And despite all the reports of problems found by IWPR in the Nangarhar province, the commission’s manager for eastern regions, Professor Mohammad Ismail Yoon, said that he was pleased that the elections had passed peacefully.

David Singh, a senior media relations officer with the UN , agreed that the process had gone well over all, saying that lessons had been learned from the Emergency Loya Jirga.

Ezatullah Zawab, Hafizullah Gardesh and Farida Nekzad are participating in IWPR’s Loya Jirga reporting project.

Back to Top

Other Stories:

20,000 Heratis being sent to Iran for work
Pajhwok (12/27/2013)

At Kabul airport, exodus of U.S. aid goes on
The Washington Post (12/27/2013)

Haqqani Network leaders sexually abuse teenager boys
Khama Press (12/27/2013)

Unemployment, Crime Rising Ahead Of Troop Pullout
Tolo (12/27/2013)

British army head warns Taliban could retake key territory in south
Khama Press (12/27/2013)

Election Officials Emphasize Impartial Surveys
Tolo (12/27/2013)

A Complete US Withdrawal From Afghanistan Would Be 'A Complete Catastrophe' For Civilian Aid
Reuters (12/27/2013)

Facing Big Changes, Anxious Afghans Hope For The Best In 2014
NPR (12/27/2013)

Afghanistan, North Korea, and Somalia Are the World's Most Corrupt Countries, With China in the Middle
businessweek.com (12/04/2013)

Poetry of Betrayal: Afghan Elections and Transitional Justice
Beacon Reader (10/25/2013)

Couple beheaded in Helmand province for having love affair
Khaama Press (10/25/2013)

US senator says no aid for Afghanistan unless security deal finalized
Khaama Press (10/25/2013)

Would-be child bombers detained: NDS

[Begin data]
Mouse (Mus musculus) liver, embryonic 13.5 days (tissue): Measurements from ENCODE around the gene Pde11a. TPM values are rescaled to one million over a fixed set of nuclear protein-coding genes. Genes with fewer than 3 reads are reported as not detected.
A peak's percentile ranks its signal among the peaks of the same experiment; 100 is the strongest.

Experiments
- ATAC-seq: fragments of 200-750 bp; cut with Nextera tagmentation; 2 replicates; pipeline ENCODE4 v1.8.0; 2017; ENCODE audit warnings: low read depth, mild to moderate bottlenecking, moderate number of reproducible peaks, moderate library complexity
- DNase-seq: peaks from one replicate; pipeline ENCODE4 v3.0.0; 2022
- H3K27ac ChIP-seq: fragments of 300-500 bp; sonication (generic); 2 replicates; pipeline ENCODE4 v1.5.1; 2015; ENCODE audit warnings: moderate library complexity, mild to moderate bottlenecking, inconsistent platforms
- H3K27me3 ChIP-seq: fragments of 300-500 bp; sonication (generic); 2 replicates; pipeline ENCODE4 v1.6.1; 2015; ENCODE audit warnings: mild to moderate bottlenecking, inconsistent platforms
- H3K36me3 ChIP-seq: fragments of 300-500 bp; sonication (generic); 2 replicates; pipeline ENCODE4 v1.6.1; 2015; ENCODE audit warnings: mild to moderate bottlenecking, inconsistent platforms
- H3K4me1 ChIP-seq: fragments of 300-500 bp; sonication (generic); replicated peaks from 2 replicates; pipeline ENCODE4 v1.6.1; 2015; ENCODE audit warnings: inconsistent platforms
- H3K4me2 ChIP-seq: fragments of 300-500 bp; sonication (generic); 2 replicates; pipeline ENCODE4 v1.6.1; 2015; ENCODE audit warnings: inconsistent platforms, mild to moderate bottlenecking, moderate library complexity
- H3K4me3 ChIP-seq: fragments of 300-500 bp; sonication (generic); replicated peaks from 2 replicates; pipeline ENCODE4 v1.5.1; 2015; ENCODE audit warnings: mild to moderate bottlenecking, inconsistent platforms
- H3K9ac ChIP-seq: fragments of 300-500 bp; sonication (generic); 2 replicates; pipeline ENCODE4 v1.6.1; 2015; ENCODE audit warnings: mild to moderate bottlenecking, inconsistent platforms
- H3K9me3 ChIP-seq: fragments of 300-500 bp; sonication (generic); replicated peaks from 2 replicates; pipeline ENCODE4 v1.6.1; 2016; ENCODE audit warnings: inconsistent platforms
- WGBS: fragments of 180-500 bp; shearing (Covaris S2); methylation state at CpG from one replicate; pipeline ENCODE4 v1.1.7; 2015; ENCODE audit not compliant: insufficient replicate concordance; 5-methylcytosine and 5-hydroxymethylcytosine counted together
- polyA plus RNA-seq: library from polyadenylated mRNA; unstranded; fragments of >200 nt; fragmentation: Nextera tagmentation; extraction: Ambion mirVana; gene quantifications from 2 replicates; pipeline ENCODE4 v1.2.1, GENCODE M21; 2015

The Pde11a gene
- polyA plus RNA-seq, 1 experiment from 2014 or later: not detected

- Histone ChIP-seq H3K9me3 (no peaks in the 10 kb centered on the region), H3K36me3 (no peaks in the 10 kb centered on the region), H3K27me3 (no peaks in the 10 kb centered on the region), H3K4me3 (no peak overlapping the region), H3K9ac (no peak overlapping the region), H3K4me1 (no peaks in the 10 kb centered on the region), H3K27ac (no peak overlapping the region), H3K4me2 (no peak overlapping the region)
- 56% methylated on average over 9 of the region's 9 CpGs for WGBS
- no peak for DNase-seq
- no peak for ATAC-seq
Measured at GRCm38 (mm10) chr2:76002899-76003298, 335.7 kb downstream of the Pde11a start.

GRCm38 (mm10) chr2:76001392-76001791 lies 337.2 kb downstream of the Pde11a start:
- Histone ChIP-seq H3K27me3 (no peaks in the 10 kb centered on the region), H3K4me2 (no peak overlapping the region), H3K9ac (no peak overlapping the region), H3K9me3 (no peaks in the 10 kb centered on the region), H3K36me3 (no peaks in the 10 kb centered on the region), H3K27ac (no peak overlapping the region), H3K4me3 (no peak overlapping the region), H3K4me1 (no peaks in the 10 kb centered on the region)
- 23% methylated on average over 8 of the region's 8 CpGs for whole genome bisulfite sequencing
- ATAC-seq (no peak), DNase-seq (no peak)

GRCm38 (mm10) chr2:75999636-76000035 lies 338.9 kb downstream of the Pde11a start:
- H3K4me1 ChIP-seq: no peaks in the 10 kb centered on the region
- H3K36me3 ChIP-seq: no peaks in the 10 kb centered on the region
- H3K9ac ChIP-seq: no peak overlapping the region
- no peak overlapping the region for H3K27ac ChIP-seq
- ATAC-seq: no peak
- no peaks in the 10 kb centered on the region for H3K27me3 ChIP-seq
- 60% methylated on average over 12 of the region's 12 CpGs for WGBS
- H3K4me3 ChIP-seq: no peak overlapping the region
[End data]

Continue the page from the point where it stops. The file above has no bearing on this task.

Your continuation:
Pajhwok (10/25/2013)

Afghanistan’s Next First Lady Could be a Christian
PJMedia.com (10/24/2013)

The Afghan dead find a list
Inter Press Service (10/24/2013)

10 runners shortlisted in 2014 presidential race
Pajhwok (10/24/2013)

Next Afghan president: A pen or bulldozer?
Asia Times (10/24/2013)

Afghan Election Frontrunners
The Wall Street Journal (10/09/2013)

Karzai Lashes Out at U.S. for Its Role in Afghanistan
The New York Time (10/08/2013)

Karzai offered my party $100m, Noor claims
Pajhwok (10/07/2013)

Gen. Dostum apologizes for his role in Afghanistan civil war
Khama Press (10/07/2013)

27 Candidates nominated for 2014 Afghan presidential election
Khaama Press (10/07/2013)

Karzai’s elder brother Qayum Karzai nominated for Afghan presidency
Khaama Press (10/06/2013)

Afghan mines minister Shahrani resigns to run in 2014 elections
Khaama Press (10/06/2013)

Dr. Zalmai Rasoul nominated for 2014 presidential elections
Khaama Press (10/06/2013)

Ghani formally launches quest for presidency
Pajhwok (10/06/2013)

Limited VP choices put wannabes in tight spot
Pajhwok (10/05/2013)

US embassy rejects Karzai chief of staff Karim Khoram’s remarks
Khama Press (07/18/2013)

Afghan women suffer setback as parliament lowers quota for female lawmakers
NBC News (07/18/2013)

Afghanistan, US Dispute Millions in Customs Fines
Voice of America (07/18/2013)

Back to Top